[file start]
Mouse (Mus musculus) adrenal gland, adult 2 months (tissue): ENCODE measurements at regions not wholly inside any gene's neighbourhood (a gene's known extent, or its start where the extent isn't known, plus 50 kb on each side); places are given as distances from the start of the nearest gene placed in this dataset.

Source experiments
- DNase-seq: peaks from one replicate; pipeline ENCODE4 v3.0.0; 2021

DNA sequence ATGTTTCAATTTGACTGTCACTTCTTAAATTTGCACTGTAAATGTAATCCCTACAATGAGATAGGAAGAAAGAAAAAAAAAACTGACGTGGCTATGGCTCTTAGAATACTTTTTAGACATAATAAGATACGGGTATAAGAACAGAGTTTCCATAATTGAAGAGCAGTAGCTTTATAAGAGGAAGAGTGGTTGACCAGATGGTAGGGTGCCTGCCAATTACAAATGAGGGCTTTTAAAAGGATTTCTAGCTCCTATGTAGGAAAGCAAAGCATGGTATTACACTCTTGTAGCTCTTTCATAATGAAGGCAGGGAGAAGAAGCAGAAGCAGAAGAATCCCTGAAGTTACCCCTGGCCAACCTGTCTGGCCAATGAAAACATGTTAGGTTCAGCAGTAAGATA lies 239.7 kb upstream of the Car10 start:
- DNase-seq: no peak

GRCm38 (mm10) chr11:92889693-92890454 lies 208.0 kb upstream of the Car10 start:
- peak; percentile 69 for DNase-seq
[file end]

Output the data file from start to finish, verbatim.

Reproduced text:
Mouse (Mus musculus) adrenal gland, adult 2 months (tissue): ENCODE measurements at regions not wholly inside any gene's neighbourhood (a gene's known extent, or its start where the extent isn't known, plus 50 kb on each side); places are given as distances from the start of the nearest gene placed in this dataset.

Source experiments
- DNase-seq: peaks from one replicate; pipeline ENCODE4 v3.0.0; 2021

DNA sequence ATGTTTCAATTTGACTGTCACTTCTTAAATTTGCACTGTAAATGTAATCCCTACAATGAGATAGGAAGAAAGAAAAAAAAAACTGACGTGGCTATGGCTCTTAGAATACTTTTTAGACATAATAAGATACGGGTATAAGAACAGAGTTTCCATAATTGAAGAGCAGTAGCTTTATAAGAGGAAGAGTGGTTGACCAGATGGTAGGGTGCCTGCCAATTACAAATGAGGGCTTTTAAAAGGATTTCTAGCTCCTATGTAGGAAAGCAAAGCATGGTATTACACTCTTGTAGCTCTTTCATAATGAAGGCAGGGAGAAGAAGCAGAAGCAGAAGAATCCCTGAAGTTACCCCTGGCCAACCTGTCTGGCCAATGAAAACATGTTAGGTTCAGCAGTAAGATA lies 239.7 kb upstream of the Car10 start:
- DNase-seq: no peak

GRCm38 (mm10) chr11:92889693-92890454 lies 208.0 kb upstream of the Car10 start:
- peak; percentile 69 for DNase-seq